Prosecutors: 'Library Book' Could Be An Issue In Cheshire Case

A library book Steven Hayes was reading in the months before the Cheshire home-invasion killings could be used as evidence by prosecutors at his trial.

Hayes' defense team, however, is prepared to fight the use of the book to prosecute Hayes for the July 2007 killings of Jennifer Hawke-Petit and her two daughters, Hayley, 17, and Michaela, 11, inside their Cheshire home.

The name of the book and its author were not disclosed during a brief hearing Tuesday in Superior Court, where Judge Jon C. Blue set a schedule for the filing and arguing of possible pre-trial motions in the case. Testimony is scheduled to start Sept. 13, and attorneys are expected to file pre-trial motions by the end of the month.

Most of the motions Blue discussed Tuesday, including motions to sequester witnesses and to suppress physical evidence, are filed routinely before criminal cases. While discussing motions, Blue made a reference to "a library book" that could be an issue in the case.

Citing a court-imposed gag order preventing parties from talking publicly about the Hayes case, neither prosecutors nor defense attorneys would comment on the library book.

Brian Garnett, a spokesman for the state Department of Correction, also cited the gag order when asked about reading materials Hayes may have signed out from prison libraries.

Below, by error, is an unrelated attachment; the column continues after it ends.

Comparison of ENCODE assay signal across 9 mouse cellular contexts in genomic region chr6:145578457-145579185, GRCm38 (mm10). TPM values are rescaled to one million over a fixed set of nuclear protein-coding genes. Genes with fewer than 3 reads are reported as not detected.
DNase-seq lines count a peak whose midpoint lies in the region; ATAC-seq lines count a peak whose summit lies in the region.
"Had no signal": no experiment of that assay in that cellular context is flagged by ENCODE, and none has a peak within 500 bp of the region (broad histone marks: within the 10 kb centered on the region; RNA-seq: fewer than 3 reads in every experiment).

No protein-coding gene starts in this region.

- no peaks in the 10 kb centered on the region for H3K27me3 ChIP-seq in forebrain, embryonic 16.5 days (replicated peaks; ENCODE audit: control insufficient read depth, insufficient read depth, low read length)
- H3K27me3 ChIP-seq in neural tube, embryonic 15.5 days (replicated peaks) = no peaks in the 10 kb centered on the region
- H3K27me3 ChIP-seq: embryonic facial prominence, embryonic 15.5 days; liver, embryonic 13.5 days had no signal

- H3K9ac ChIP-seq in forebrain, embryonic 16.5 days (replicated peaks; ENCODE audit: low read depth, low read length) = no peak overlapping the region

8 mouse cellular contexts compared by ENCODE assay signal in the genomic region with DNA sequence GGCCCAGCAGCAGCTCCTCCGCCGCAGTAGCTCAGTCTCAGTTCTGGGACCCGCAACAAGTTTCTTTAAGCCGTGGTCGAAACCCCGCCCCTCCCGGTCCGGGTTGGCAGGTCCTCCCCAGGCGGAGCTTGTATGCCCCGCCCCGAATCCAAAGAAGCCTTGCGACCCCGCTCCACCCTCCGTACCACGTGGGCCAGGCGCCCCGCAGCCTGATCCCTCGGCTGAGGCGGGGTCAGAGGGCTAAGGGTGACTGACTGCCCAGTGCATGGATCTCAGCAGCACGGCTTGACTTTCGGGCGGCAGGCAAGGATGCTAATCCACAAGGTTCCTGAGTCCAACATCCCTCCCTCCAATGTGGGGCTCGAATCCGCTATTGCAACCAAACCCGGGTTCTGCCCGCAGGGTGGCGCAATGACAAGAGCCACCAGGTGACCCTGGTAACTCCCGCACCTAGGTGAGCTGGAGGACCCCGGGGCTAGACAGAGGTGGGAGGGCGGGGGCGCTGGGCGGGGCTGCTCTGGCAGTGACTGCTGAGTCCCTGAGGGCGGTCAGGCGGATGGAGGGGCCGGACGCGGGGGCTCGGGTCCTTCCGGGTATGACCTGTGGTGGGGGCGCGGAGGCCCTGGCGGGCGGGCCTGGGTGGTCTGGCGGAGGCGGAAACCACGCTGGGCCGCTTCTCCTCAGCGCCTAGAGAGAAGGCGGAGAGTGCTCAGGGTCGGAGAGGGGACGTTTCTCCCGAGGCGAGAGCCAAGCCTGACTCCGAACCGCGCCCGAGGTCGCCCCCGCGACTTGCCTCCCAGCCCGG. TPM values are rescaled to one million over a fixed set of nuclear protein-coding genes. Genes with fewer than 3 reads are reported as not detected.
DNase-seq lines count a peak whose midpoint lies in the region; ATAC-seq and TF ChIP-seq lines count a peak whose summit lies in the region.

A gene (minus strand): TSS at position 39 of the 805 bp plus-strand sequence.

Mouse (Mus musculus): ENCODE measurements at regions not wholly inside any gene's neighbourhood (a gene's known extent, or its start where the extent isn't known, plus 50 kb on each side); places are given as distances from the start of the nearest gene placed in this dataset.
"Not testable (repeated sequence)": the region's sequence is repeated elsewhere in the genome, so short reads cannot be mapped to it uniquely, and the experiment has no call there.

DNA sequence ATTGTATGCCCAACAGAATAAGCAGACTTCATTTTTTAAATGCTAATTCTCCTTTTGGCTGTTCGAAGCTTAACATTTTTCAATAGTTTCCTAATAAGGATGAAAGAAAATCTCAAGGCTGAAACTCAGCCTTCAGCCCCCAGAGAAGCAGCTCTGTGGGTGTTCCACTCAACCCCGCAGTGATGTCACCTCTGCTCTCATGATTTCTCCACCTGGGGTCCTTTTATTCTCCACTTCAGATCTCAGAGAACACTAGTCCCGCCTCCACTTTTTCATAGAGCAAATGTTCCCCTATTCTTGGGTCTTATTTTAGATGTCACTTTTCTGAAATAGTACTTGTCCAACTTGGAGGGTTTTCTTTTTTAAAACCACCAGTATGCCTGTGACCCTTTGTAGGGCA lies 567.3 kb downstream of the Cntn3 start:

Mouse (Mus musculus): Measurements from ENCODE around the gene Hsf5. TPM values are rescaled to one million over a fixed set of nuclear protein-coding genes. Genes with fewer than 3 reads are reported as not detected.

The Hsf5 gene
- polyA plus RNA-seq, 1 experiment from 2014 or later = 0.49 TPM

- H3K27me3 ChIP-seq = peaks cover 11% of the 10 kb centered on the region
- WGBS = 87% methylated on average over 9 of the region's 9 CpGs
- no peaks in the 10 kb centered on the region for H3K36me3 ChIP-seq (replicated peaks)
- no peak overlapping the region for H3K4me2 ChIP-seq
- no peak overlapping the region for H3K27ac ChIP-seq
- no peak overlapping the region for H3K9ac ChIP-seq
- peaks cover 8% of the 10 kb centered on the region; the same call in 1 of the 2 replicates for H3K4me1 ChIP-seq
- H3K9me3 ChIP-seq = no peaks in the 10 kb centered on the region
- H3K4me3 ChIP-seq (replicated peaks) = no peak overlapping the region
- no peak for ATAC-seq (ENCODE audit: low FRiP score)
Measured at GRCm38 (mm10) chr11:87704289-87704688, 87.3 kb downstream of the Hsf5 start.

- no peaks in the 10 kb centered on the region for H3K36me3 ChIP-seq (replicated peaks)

Hayes, whose long criminal record dates back to when he was a teenager in the 1980s, was serving a five-year prison sentence following a burglary conviction in October 2003 when he was granted community release in June 2006. He returned to prison five months later and remained there until May 2007 when he was granted supervised parole.

Hayes, 47, of Winsted, is the first suspect to be tried in the deadly break-in at the Petit family home on July 23, 2007. Hawke-Petit was raped and strangled. Her daughters were left bound in their beds and the house was doused with gasoline and set on fire. Before the killings, Hawke-Petit was forced to go to her bank with one of the suspects and withdraw money. Dr. William Petit Jr. was brutally beaten during the break-in but escaped the burning home.

Jury selection in the trial for the other suspect, Joshua Komisarjevsky, is supposed to start early next year.

Both men face the death penalty if convicted of the killings.

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